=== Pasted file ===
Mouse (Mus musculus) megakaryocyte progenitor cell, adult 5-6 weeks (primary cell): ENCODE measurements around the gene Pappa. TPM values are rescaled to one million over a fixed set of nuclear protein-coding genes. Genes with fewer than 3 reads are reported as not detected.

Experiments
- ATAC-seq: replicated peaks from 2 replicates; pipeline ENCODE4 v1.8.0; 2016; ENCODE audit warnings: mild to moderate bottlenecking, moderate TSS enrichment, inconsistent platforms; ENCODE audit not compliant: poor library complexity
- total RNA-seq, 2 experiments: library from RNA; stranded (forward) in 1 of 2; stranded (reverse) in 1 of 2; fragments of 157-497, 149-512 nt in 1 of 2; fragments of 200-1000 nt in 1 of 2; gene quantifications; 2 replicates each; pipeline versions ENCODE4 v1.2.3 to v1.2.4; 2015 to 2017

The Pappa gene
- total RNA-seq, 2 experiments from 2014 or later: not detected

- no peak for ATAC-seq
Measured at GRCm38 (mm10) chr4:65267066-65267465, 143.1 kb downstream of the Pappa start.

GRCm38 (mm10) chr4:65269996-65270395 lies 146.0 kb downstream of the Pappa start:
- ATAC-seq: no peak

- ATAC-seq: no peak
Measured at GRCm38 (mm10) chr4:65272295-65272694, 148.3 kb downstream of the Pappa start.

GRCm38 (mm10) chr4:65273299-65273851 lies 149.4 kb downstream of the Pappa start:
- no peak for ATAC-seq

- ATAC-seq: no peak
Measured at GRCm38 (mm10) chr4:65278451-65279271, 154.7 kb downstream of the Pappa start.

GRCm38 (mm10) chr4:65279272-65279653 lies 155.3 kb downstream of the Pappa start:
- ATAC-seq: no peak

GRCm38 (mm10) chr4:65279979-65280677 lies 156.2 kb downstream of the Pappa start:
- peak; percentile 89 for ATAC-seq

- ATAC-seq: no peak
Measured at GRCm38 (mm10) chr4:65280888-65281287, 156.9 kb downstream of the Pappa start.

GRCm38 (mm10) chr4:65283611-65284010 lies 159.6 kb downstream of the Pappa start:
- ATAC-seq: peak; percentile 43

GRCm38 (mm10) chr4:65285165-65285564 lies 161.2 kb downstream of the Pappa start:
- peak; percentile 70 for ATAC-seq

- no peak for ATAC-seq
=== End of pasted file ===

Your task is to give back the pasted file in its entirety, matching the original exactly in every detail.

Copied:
Mouse (Mus musculus) megakaryocyte progenitor cell, adult 5-6 weeks (primary cell): ENCODE measurements around the gene Pappa. TPM values are rescaled to one million over a fixed set of nuclear protein-coding genes. Genes with fewer than 3 reads are reported as not detected.

Experiments
- ATAC-seq: replicated peaks from 2 replicates; pipeline ENCODE4 v1.8.0; 2016; ENCODE audit warnings: mild to moderate bottlenecking, moderate TSS enrichment, inconsistent platforms; ENCODE audit not compliant: poor library complexity
- total RNA-seq, 2 experiments: library from RNA; stranded (forward) in 1 of 2; stranded (reverse) in 1 of 2; fragments of 157-497, 149-512 nt in 1 of 2; fragments of 200-1000 nt in 1 of 2; gene quantifications; 2 replicates each; pipeline versions ENCODE4 v1.2.3 to v1.2.4; 2015 to 2017

The Pappa gene
- total RNA-seq, 2 experiments from 2014 or later: not detected

- no peak for ATAC-seq
Measured at GRCm38 (mm10) chr4:65267066-65267465, 143.1 kb downstream of the Pappa start.

GRCm38 (mm10) chr4:65269996-65270395 lies 146.0 kb downstream of the Pappa start:
- ATAC-seq: no peak

- ATAC-seq: no peak
Measured at GRCm38 (mm10) chr4:65272295-65272694, 148.3 kb downstream of the Pappa start.

GRCm38 (mm10) chr4:65273299-65273851 lies 149.4 kb downstream of the Pappa start:
- no peak for ATAC-seq

- ATAC-seq: no peak
Measured at GRCm38 (mm10) chr4:65278451-65279271, 154.7 kb downstream of the Pappa start.

GRCm38 (mm10) chr4:65279272-65279653 lies 155.3 kb downstream of the Pappa start:
- ATAC-seq: no peak

GRCm38 (mm10) chr4:65279979-65280677 lies 156.2 kb downstream of the Pappa start:
- peak; percentile 89 for ATAC-seq

- ATAC-seq: no peak
Measured at GRCm38 (mm10) chr4:65280888-65281287, 156.9 kb downstream of the Pappa start.

GRCm38 (mm10) chr4:65283611-65284010 lies 159.6 kb downstream of the Pappa start:
- ATAC-seq: peak; percentile 43

GRCm38 (mm10) chr4:65285165-65285564 lies 161.2 kb downstream of the Pappa start:
- peak; percentile 70 for ATAC-seq

- no peak for ATAC-seq